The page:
BASSETERRE, St.Kitts (Monday 17th June 2019) – Chief Executive Officer of Vh Communication and Marketing Agency Val Henry-who is a media professional- is advising members of the public to always stay in touch with main stream media such as newspapers and radio for information regarding disasters including hurricanes.
“The best advice that I can give to anybody especially when it comes to a disaster is to stay in touch with your main stream media for credible, reliable information because that is going to be the main source of information flow from a national agency like NEMA [National Emergency Management Agency]to the public.”
He was at the time responding to a question posed by this media house following a recent one day stakeholders meeting conducted at NEMA Headquarters located at Lime Kiln in Basseterre, hosted by NEMA in collaboration with St.Kitts-Nevis Information Services (SKNIS) and the United States Agency for International Development (USAID)/ The Office of U.S. Foreign Disaster Assistance (OFDA).
Henry continued: “ It doesn’t mean you must discount entirely social media but what it means is that you have to be extremely careful to sift rumours, fictitious stories, malicious intent by people as opposed to what is real and unfortunately too much of it we are seeing on Facebook and other social media platforms where information is being disseminated that is just blatantly wrong as some people like to say fake news, that is a term I don’t like to use but you don’t normally have fake news in mainstream media, you might have a misrepresentation or somebody may wrongly quote something but it is the intent, the intent of many social media players to present fake news to mislead the public to create chaos and to create confusion so in times of disasters, it is more important…to rely on mainstream media-radio station, newspapers, television and online news and sources as well when it comes to these things.”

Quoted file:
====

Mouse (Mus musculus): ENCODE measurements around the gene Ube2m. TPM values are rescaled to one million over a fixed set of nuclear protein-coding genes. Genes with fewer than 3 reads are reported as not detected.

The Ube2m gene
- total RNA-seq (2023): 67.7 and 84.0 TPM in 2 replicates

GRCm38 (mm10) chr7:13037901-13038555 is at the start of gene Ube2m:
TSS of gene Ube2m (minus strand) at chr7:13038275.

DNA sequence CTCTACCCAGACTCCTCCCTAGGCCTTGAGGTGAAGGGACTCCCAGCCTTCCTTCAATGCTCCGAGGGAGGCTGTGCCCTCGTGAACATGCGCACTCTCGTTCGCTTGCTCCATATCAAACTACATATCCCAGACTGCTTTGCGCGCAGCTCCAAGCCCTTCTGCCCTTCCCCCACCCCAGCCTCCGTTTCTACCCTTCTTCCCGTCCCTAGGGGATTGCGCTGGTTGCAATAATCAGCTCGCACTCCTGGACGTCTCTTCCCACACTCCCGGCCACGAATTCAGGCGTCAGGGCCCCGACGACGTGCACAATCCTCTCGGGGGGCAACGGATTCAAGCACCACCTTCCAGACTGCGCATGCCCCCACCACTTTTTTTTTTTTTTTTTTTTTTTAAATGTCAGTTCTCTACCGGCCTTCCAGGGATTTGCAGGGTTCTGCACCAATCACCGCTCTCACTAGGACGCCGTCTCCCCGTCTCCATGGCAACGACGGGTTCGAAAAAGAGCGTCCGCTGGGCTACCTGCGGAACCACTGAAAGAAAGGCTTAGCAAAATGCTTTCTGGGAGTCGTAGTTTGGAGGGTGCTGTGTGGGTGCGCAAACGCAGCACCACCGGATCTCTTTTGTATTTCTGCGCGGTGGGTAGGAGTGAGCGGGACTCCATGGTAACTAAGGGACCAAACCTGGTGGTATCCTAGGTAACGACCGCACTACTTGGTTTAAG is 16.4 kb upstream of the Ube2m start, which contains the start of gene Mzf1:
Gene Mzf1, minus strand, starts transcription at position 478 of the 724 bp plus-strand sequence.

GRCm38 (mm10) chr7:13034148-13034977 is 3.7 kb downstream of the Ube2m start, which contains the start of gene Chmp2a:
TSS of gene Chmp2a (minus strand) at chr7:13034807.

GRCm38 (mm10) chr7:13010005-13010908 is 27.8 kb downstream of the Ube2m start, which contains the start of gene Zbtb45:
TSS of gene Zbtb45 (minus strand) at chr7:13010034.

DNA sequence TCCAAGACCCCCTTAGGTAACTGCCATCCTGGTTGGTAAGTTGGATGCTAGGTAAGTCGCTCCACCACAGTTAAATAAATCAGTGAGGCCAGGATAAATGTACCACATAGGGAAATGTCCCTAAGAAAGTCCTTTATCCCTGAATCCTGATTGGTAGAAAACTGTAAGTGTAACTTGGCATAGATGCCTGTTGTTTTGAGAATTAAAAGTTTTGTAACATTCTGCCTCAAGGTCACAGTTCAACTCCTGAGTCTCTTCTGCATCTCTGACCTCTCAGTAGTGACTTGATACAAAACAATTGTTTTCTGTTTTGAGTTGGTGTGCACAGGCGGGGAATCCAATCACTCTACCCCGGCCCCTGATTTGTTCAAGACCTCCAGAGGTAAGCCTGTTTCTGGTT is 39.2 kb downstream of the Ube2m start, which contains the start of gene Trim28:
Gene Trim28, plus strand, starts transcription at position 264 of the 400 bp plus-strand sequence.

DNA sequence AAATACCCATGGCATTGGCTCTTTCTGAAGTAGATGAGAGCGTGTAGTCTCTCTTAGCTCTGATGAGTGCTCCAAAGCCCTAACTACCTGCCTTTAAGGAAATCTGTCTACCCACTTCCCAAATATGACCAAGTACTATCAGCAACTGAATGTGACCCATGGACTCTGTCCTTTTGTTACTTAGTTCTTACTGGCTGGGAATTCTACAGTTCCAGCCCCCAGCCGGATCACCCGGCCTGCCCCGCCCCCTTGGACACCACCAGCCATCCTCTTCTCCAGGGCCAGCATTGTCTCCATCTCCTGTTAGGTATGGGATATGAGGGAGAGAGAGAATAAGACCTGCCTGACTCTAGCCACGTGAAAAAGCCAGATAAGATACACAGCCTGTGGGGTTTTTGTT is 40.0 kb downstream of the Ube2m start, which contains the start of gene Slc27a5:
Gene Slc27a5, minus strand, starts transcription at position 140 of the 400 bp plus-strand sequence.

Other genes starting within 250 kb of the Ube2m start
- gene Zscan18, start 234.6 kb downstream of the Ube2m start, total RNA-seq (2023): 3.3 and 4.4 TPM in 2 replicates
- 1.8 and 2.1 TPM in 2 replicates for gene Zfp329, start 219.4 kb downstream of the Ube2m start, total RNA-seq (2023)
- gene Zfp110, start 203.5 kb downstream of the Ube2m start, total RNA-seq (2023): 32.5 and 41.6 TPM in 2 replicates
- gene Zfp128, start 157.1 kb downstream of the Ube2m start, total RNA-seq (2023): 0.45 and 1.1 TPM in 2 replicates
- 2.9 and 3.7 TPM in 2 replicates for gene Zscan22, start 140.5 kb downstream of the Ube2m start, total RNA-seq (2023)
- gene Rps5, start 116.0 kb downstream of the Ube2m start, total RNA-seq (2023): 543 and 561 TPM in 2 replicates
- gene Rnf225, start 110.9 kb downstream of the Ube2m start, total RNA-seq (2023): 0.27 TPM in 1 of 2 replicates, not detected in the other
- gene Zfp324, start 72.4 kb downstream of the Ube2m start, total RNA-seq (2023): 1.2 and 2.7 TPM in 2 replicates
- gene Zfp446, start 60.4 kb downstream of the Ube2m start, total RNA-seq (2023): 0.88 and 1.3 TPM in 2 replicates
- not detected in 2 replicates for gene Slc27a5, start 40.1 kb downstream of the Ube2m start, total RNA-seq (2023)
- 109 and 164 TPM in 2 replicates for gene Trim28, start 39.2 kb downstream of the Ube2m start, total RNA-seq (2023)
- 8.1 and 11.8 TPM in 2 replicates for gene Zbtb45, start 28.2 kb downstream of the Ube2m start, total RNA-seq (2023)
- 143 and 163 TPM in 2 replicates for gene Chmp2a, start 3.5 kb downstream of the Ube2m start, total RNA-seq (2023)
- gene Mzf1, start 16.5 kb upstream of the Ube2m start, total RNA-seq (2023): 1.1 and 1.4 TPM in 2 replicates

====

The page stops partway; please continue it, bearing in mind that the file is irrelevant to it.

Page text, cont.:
He has informed media workers that generally speaking the media has an important role to play when it comes to management of disasters regarding information sharing to the public and all the different publics and stakeholder groups.
Additionally, Henry pointed out that the media is also very important when it comes to mobilising a community whether it’s through disaster relief or for taking information regarding how a disaster is impacting the community.
“For instance, when we have hurricanes, one of the important roles that a radio station would play would have people calling from all over saying what is happening in their districts so that provides the ears and eyes around the country and national community for an agency like NEMA…” whether electricity poles are down, water is out, ghauts are running and where help is needed.
According to him: “The role of the media is an extended arm of NEMA to sensitize the public to make them aware and the other way around, to take information from the public that could be shared to stakeholder groups like NEMA. This is just the beginning in terms of what NEMA is trying to do in bridging the gap of partnership between an important agency and the fourth estate of any country-the media- when it comes to disaster management.”
Henry is encouraging the media workers to produce more content “in terms of disaster not only June to November as we tend to do but that we keep sensitizing the people and making the public more aware with more stories, articles about what is happening an different types of disasters.
He highlighted that disasters are not It’s not just hurricane whilst adding that “NEMA has been trying to do a lot of done a lot of work in terms of tsunamis…and earthquakes. We all live in prone areas. I live in an area in Frigate Bay where it is prone for tsunamis and all sort of activities so it’s something that we all as stakeholders and national community have to be aware of so my takeaway is that I have great prospects for enhanced partnership between the media and NEMA.”